Like a ship without a rudder, I think the more I reflect, the more I'm realizing I have been drifting at sea when it comes to my relationship with God. When tragedy strikes you can either run to God or from God. I've done both over the last 5 years since my son passed away in 2014. I have so many ups and downs of which I expect is normal after losing a child.

On Saturday March 14, 2020 I was watching YouTube when a trailer for the new movie "I Still Believe" came into my viewing feed. I know Jeremy Camp's music and I knew of his story to some extent because I've seen him in concert many times. His music has impacted me over the years so naturally I clicked on the trailer to see what the movie was about.

I wasn't in more than a few moments of watching when tears began to stream down my face. So often I suppress my emotions only to ignore the pain of losing my child. Trust me, I've had them all and sometimes I run from God in anger because I don't understand. Like a spoiled child who only wants what I want it's easy to let my pride rise to the top.

I easily get stuck in routine and go through the motions because it's what I know. When I don't feel like praying or being close to God I just wander and that compounds on itself until I get to a point where all my suppressed emotions erupt usually in tears of brokenness.

I knew right when I watched that movie trailer I needed to see this film as soon as possible. I immediately looked up show times and with total disregard to social distancing because of the coronavirus, I left my house with a few minutes to spare with my daughter to go see the film. Though I would have no reservations to go on my own at any cost, I knew Jeremy Camp was the first concert my daughter saw and she may appreciate the film as well.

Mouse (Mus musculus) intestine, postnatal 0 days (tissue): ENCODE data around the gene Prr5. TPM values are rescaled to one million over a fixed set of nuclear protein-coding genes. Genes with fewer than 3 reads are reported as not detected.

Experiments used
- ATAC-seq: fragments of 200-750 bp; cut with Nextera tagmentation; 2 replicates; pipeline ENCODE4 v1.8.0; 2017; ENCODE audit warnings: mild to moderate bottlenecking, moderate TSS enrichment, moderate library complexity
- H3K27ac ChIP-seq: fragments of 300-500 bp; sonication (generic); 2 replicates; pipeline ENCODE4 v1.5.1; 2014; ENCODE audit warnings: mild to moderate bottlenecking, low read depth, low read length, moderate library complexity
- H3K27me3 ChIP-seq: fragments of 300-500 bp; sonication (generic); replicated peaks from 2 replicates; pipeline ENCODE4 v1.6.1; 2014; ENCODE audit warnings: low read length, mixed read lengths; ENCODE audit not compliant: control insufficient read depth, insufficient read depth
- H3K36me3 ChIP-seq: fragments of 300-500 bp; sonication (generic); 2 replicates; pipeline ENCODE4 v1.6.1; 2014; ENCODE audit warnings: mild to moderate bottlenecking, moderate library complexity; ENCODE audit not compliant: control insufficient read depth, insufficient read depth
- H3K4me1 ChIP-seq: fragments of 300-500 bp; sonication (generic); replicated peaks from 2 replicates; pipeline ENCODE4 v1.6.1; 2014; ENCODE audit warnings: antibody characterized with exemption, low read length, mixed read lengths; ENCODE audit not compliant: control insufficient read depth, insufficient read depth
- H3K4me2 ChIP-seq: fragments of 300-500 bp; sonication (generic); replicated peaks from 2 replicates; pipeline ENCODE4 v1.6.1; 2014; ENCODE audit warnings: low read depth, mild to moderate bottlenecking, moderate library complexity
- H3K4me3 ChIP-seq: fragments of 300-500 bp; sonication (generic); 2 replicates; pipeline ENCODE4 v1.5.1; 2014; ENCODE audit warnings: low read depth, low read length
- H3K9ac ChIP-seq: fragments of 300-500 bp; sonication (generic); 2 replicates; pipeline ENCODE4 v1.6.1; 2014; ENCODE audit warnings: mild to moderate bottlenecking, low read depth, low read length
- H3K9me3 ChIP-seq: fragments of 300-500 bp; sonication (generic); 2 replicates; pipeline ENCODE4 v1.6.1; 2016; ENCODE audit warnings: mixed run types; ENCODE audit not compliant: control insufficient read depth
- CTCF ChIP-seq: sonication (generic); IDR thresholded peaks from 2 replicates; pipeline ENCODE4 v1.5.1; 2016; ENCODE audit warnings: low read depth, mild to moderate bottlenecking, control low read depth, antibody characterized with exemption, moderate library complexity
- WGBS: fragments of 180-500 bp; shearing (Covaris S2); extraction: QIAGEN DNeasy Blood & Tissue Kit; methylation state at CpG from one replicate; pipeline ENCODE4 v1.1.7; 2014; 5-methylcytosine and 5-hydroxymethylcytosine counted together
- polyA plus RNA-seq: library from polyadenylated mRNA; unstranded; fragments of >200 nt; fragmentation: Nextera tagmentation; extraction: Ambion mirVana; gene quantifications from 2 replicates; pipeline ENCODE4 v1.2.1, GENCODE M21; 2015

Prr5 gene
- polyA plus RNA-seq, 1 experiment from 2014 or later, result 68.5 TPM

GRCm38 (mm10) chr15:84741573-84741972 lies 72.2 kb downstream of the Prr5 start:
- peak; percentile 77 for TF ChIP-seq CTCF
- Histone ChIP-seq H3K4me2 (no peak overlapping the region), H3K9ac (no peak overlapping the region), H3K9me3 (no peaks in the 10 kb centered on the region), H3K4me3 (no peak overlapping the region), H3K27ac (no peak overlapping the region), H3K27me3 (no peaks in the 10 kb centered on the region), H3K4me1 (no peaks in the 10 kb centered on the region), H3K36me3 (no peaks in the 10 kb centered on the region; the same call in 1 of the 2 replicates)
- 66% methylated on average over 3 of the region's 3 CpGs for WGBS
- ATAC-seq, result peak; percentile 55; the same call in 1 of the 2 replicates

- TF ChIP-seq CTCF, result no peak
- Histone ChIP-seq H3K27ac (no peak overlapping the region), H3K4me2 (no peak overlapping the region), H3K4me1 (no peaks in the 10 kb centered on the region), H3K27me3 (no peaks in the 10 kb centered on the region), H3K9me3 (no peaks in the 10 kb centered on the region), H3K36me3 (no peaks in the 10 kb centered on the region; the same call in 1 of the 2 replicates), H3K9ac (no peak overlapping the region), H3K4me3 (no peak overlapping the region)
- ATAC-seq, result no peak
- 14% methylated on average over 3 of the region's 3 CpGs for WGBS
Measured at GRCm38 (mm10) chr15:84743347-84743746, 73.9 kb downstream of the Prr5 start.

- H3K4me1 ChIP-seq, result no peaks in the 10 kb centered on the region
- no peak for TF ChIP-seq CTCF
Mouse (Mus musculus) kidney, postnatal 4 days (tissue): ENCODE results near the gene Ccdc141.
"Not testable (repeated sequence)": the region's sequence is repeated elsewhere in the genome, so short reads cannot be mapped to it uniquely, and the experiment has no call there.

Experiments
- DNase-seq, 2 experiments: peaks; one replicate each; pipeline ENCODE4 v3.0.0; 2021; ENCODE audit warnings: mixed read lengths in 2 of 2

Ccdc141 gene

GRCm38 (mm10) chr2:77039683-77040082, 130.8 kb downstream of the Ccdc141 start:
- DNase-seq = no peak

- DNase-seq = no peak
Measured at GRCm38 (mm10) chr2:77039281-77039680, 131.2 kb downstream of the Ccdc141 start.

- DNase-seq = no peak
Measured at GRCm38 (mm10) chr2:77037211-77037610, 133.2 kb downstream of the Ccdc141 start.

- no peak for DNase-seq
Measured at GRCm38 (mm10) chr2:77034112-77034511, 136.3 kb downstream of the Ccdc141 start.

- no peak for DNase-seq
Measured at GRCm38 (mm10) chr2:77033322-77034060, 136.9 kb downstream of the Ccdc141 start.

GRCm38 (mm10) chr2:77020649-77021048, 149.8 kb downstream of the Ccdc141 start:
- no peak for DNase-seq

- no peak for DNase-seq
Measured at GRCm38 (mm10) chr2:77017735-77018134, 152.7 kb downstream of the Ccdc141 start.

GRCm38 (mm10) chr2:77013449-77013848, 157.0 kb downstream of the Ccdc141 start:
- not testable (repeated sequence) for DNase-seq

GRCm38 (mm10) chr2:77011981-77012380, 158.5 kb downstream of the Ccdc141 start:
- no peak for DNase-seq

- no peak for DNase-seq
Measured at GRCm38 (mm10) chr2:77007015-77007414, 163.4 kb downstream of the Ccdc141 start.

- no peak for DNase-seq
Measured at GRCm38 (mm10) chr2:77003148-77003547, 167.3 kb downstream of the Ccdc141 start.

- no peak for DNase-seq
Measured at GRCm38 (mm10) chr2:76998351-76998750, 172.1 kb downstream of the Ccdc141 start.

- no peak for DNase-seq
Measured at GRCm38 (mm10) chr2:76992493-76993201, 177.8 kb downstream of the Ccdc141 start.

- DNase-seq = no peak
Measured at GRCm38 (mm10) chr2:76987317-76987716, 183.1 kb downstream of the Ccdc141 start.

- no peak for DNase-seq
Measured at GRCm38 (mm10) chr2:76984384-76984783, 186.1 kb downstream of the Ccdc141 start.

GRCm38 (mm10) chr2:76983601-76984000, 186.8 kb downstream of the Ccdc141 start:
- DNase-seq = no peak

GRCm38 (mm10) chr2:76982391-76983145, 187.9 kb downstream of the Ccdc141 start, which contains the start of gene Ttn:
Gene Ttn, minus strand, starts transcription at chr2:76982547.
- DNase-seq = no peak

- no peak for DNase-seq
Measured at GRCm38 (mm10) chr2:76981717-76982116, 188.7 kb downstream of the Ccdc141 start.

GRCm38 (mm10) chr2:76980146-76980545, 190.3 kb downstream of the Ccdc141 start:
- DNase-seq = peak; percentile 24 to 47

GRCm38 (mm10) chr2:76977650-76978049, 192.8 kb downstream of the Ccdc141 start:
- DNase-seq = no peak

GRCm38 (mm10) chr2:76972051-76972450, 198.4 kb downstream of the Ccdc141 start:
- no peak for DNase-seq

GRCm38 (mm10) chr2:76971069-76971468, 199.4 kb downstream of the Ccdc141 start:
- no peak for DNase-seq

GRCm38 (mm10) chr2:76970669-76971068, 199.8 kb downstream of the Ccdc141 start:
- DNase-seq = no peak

I stuffed my jacket pockets with tissues and went to see the film and wasn't long before tears were streaming. Some things struck me in that film that I really needed. On more than one occasion God said, "No" to Jeremy Camp with not only his younger brother's health, his father's ministry and his wife's death from cancer and yet through it all he still pressed into God and reverberated that you can only do one of two things... Run from God or run to God.

To know more about his story and his reactions has been a huge inspiration as I have been suffering some of the same questions he had and it gives more meaning to his songs that have meant a lot to me over the years. To know he wrote "Walk by Faith" before his wife passed away and "I still Believe" about two weeks after his wife went to be with the Lord really caused me to listen more carefully to the lyrics.

To say the least, this film has had a huge impact on me in a positive way. It has renewed my spirit in a big way and is changing the way I look at my son's death. I'd say it was a well needed attitude adjustment when I needed it most. I will always be on this journey and I have no idea where this will take me but as I cried out at my son's funeral in front of all our family was, "As for me and my house we will server the Lord!"

I intend to honor that promise. I still know where home is. I still need prayer. I still need God. I still believe.

Thanks you Jeremy Camp for your testimony and specifically for the lyrics in "Walk by Faith" that state, "This broken road prepares your will for me."

I have been on a broken road my whole life and I don't expect that to change. God is perfecting my faith even when I try to hide. It's time to press in.

Author: Andrew Dubas -

"I Still Believe" official movie trailer: